To ask Her Majesty’s Government what plans they have to maintain and increase the services provided by Sexual Assault Referral Centres.
My Lords, the Home Office and the Department of Health have allocated £2.2 million to new and existing SARCs this year to help increase and improve the services they offer to victims of rape. We have announced today in a Home Office publication, Call to End Violence against Women and Girls, that further Home Office funding to support the development of SARCs will be made available over the next spending review period. Further details will be announced in due course.
I thank the Minister for that reply. I am sorry that we are having this discussion when we have not yet seen the statement, which would have been very helpful. I am pleased that a further 13 SARCs will be established but perhaps I may probe a little further about the funding. The Minister indicated an allocation of £2.2 million but that is a legacy from the previous Government. What is the future funding going to be? Will it be direct government funding; will it be matched funding and, if so, what would be the consequence if locally it was not possible to match that funding; or will it be purely local funding? If either matched or local funding cannot be provided, are the Government prepared to allow SARCs either to close down or not be established?
The noble Baroness is aware that SARCs are funded on a partnership basis between police forces and PCTs and that therefore the majority of funding already comes through local sources. The Stern report recommends that in future there should be partnerships between police forces, local health bodies and local government. Central funding, which will come out of the £28 million that my noble colleague has already announced over the next spending review period, is intended to assist, above all, in set up and development, and in encouraging areas of the country which do not yet have SARCs to have them. Beyond that, we see this as being very much a partnership between police forces and local health bodies.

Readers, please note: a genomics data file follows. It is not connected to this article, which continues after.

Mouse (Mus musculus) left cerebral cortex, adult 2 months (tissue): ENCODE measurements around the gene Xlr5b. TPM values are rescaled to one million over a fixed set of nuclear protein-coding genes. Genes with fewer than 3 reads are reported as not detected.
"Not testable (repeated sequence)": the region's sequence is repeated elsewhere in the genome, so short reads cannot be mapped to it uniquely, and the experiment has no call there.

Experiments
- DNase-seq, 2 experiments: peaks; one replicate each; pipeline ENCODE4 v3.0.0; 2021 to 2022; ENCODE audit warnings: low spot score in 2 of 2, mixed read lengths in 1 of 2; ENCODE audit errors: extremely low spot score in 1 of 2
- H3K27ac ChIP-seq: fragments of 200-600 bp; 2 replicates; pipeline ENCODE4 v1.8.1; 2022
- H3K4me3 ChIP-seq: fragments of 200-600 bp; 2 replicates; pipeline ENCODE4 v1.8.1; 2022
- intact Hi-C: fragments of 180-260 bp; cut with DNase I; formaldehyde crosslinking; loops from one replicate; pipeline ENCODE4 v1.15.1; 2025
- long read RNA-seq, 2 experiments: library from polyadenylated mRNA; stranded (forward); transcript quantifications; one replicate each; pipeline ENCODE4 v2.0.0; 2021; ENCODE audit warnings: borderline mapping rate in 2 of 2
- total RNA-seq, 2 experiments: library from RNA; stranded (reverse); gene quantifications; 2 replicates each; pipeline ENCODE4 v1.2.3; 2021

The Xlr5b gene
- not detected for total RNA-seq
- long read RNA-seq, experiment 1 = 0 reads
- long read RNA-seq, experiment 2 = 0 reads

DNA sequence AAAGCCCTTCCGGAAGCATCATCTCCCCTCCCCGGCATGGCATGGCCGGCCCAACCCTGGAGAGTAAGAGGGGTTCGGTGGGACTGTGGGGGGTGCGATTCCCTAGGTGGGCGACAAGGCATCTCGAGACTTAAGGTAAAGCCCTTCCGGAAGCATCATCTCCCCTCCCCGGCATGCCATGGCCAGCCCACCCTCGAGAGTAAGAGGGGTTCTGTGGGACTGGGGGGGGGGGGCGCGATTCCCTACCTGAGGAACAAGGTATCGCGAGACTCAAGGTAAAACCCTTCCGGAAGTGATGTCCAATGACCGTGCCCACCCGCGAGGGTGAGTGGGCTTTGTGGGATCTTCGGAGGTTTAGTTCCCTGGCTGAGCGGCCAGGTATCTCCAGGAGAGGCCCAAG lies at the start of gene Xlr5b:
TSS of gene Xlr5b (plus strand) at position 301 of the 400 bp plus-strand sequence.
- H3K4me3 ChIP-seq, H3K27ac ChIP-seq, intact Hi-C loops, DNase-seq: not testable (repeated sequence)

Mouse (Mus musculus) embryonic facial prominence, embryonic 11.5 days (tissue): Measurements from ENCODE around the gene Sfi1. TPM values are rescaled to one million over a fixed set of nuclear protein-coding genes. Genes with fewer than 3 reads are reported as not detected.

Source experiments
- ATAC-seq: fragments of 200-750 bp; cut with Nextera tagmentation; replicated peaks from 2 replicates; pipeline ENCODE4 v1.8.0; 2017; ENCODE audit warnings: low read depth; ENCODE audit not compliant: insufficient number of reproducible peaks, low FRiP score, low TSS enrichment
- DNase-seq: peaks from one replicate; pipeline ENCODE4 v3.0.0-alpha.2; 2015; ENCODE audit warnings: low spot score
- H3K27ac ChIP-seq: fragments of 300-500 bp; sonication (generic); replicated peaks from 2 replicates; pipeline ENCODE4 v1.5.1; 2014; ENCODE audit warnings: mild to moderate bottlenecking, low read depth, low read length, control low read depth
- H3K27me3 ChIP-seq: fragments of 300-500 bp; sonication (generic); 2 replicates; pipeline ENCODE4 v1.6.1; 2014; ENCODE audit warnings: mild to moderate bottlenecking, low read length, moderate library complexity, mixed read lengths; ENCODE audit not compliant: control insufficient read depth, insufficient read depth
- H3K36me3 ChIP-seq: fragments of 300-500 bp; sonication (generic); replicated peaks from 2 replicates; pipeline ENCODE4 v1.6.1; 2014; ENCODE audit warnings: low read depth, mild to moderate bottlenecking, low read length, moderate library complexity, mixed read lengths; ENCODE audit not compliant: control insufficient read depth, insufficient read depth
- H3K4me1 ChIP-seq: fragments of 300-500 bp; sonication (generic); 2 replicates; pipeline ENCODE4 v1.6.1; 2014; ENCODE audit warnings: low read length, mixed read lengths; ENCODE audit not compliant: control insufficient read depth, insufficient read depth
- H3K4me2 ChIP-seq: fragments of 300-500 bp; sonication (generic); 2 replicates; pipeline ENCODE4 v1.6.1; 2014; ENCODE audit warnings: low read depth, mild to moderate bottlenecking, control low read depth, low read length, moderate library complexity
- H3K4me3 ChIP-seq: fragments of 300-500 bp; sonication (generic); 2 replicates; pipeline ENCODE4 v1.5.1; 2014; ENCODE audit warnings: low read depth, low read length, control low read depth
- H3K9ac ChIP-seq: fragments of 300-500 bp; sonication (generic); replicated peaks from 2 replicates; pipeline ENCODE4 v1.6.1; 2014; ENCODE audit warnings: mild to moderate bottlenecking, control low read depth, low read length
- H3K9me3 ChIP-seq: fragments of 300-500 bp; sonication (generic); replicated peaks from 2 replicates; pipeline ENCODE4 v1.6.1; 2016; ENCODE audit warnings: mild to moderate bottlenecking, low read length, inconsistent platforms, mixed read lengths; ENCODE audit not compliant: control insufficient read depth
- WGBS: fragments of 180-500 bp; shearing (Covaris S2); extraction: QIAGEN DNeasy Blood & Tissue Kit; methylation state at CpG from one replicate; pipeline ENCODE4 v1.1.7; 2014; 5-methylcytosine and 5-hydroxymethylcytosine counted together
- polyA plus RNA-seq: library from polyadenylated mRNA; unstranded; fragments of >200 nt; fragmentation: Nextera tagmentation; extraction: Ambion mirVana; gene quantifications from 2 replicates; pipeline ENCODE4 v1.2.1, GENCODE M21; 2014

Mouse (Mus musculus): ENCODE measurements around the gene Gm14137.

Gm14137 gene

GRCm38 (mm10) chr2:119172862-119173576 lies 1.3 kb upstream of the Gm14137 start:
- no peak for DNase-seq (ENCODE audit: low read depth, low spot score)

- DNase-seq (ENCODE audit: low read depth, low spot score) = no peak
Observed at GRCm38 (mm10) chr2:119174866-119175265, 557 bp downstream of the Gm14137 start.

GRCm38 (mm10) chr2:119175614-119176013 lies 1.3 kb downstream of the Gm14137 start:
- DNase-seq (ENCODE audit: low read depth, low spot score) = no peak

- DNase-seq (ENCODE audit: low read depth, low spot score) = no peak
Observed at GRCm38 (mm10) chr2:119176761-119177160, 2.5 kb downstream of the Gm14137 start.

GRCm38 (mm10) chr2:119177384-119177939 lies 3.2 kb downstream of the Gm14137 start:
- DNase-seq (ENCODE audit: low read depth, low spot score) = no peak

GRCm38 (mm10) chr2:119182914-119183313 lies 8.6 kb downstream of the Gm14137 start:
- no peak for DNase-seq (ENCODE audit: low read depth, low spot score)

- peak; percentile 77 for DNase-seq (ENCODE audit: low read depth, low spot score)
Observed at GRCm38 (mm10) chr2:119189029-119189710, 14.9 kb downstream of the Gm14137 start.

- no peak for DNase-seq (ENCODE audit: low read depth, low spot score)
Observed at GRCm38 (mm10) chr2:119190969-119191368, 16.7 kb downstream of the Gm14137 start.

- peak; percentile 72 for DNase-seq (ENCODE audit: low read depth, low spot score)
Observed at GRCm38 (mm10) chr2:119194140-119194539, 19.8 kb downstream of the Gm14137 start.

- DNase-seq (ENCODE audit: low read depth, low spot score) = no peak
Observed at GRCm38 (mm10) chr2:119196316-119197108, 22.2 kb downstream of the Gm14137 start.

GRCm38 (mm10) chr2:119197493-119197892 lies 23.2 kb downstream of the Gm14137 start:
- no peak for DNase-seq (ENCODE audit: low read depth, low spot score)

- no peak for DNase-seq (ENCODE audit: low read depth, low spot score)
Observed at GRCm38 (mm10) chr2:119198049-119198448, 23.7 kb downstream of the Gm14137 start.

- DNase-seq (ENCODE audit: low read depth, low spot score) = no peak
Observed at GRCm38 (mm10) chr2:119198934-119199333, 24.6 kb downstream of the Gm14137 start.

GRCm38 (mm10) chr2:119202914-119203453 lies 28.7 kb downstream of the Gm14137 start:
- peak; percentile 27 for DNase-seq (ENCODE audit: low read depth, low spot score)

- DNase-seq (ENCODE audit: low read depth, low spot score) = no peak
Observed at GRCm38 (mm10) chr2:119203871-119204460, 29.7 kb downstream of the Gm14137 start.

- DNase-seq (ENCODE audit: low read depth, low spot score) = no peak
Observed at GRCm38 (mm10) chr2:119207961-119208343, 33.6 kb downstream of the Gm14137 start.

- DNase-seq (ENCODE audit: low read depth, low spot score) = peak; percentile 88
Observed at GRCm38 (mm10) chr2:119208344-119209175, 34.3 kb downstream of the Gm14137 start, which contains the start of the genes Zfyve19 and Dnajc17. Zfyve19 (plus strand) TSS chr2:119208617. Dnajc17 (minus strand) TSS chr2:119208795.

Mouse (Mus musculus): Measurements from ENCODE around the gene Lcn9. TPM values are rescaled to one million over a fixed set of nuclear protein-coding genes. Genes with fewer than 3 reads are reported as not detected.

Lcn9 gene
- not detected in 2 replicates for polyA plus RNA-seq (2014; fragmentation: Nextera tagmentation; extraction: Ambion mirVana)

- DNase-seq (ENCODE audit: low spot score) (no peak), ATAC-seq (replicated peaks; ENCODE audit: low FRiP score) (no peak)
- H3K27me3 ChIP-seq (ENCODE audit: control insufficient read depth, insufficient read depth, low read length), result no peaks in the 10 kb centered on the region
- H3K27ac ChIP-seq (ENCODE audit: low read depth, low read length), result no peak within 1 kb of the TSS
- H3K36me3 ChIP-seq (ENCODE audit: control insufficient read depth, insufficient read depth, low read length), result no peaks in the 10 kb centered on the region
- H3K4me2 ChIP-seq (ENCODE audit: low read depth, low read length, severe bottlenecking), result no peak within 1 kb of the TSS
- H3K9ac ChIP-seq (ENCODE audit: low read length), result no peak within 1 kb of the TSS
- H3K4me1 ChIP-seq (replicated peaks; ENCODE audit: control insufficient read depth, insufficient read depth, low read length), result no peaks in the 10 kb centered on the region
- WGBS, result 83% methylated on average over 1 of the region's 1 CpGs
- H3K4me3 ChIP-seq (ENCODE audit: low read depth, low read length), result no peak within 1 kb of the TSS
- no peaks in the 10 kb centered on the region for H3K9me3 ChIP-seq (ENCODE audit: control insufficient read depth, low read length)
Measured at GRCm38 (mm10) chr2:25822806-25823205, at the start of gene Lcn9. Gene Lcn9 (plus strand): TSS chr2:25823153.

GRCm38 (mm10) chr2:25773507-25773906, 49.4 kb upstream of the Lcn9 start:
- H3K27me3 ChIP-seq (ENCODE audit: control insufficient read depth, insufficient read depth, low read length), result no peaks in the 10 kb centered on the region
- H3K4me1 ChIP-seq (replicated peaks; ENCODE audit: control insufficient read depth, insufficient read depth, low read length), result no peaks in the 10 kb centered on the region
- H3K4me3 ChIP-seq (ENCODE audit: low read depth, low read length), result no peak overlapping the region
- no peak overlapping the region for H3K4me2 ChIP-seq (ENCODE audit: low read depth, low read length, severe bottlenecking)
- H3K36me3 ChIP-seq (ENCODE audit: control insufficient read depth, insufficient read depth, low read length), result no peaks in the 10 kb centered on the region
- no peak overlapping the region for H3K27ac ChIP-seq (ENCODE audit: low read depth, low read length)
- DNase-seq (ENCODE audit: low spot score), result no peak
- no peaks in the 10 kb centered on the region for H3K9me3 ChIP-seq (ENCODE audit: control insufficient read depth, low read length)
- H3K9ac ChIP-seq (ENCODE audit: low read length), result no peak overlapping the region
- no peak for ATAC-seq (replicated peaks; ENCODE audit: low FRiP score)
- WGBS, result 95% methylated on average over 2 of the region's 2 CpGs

My Lords, the Minister will know that follow-up work for victims of rape and sexual assault is often carried out through the voluntary sector. Voluntary organisations find it very difficult indeed to maintain their funding as they are often not seen sympathetically by the general public despite their services to victims. What support do the Government intend for the incest and rape support lines that give so much help to victims?
I should perhaps explain to noble Lords that SARCs—sexual assault referral centres—are part of the statutory sector and rape crisis centres are part of the voluntary sector, with additional funding from government bodies. We recognise that continuity of funding is a huge problem for voluntary bodies under all circumstances. Part of government efforts, both under the previous Government and this one—let us be clear that there are no partisan differences in the approach to this difficult area—involve raising public awareness and changing attitudes, both within the public services which deal with these issues and within the wider public. This will help to increase awareness and reporting and reduce the incidence of offences.